University endowments decline

| Print |  Email
Archives - February 2009
Sunday, February 01, 2009

STATEWIDE —The endowments at the state’s three largest universities have suffered along with the rest of the economy. While that revenue is not a significant portion of their budgets, it’s still a stinger.

Oregon State University’s endowment was $390 million on Sept. 30, 2007, and dropped to $334 million as of September 2008. Steve Schauble, chief financial officer for the OSU Foundation, estimates the fund will be below $300 million when current figures are reported.

“October was the worst investment period in my lifetime,” says Schauble.

Portland State University’s endowment was about $38 million in January 2008 and by Nov. 31, 2008, it was down to $26 million. “The upside of it is that our endowment is not very large,” says PSU President Wim Wievel with a bit of gallows humor. “The advantage of being poor is that you can’t lose very much.”

PSU’s endowment has a different problem than OSU and UO. “Because our foundation has recent gifts, most of our endowment accounts are underwater,” says Wievel.

At the University of Oregon, the value of its endowment was $445 million at the end of 2007. At the end of 2008, it had dropped to $365 million. Jay Namyet, chief investment officer for the UO Foundation, says that because of how the universities average their endowment payout over three years, the downturn in revenue won’t be felt immediately.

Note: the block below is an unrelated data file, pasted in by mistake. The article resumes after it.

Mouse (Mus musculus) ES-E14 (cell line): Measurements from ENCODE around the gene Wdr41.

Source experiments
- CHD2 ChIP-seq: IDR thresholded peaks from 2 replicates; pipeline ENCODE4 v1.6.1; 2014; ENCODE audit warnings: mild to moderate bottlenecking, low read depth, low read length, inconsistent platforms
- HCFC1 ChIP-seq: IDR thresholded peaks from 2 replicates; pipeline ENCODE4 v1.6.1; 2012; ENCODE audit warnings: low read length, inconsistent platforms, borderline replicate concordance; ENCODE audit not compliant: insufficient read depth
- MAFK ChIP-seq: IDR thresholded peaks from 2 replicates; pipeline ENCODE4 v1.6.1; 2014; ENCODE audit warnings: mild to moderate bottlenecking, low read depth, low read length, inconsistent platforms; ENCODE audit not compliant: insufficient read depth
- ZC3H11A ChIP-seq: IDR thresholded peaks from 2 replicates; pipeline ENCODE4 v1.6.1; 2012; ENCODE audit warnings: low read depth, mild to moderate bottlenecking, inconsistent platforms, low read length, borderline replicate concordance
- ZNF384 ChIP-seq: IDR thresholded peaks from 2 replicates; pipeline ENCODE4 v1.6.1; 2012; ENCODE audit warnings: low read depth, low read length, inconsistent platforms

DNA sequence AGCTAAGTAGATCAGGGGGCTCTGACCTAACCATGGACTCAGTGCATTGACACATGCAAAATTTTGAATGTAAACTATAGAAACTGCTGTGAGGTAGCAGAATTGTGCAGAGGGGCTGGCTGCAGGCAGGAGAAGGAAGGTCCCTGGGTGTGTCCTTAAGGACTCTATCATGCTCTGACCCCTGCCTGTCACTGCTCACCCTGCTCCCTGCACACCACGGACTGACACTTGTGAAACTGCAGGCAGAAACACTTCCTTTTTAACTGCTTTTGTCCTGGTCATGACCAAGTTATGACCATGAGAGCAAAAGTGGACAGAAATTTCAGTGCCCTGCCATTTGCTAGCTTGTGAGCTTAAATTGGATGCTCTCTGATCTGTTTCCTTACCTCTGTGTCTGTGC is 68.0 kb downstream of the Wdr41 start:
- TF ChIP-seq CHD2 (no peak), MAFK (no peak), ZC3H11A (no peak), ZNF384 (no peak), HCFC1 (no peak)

“Our payouts for 2009-2010 will be fairly equivalent to what we are currently paying out,” he says. The pain will be felt the following fiscal year if by the end of this year the economy and markets — and thus the endowment funds — are still down.

While that’s a waiting game, what’s reality right now is how declining fortunes have hit the donor base. “Outright cash [gifts are] rare now,” says Schauble. “Now they are more in the planned-gift area.”  

ROBIN DOUSSARD



Have an opinion? E-mail This e-mail address is being protected from spambots. You need JavaScript enabled to view it

 

 

More Articles

Which Way to Chinatown?

February 2015
Monday, January 26, 2015
BY AMY MILSHTEIN | PHOTOS BY JASON E. KAPLAN

The Jade International District, already Portland's center of Asian life, is poised for rejuvenation. Where does that leave the westside's historic Chinatown?


Read more...

6 chiefs of staff dish on their bosses

The Latest
Thursday, February 05, 2015
legilistiblog-thumbBY JACOB PALMER | OB DIGITAL NEWS EDITOR

We ask chiefs of staff for the scoop on Oregon legislators.


Read more...

On the Brink

March 2015
Friday, February 20, 2015
BY APRIL STREETER | OB CONTRIBUTOR

Leslie Carlson channels the big idea.


Read more...

Everything old is new again: How the EEOC is reinventing itself

Contributed Blogs
Tuesday, February 17, 2015
BY TAMSEN LEACHMAN | OB GUEST CONTRIBUTOR

It is important to understand the EEOC’s priorities, and ensure that your leadership understands the shifting expectations of regulators and the heightened standards to which you (and they) may be held.


Read more...

Closing the Gap: The two Oregons and the way forward

February 2015
Monday, January 26, 2015
BY JOE CORTRIGHT

"Nostalgia is not an economic strategy."


Read more...

5 companies react to lower fuel prices

The Latest
Thursday, January 15, 2015
thumb-shutterstock 233787049BY JACOB PALMER | OB DIGITAL NEWS EDITOR

Consumers love the savings they get from low oil prices, but how has business been affected?


Read more...

That's Not a Watch (This Is a Watch)

February 2015
Tuesday, January 27, 2015

Smartwatches are all the rage. But old-fashioned timepieces keep on ticking.


Read more...
Oregon Business magazinetitle-sponsored-links-02
SPONSORED LINKS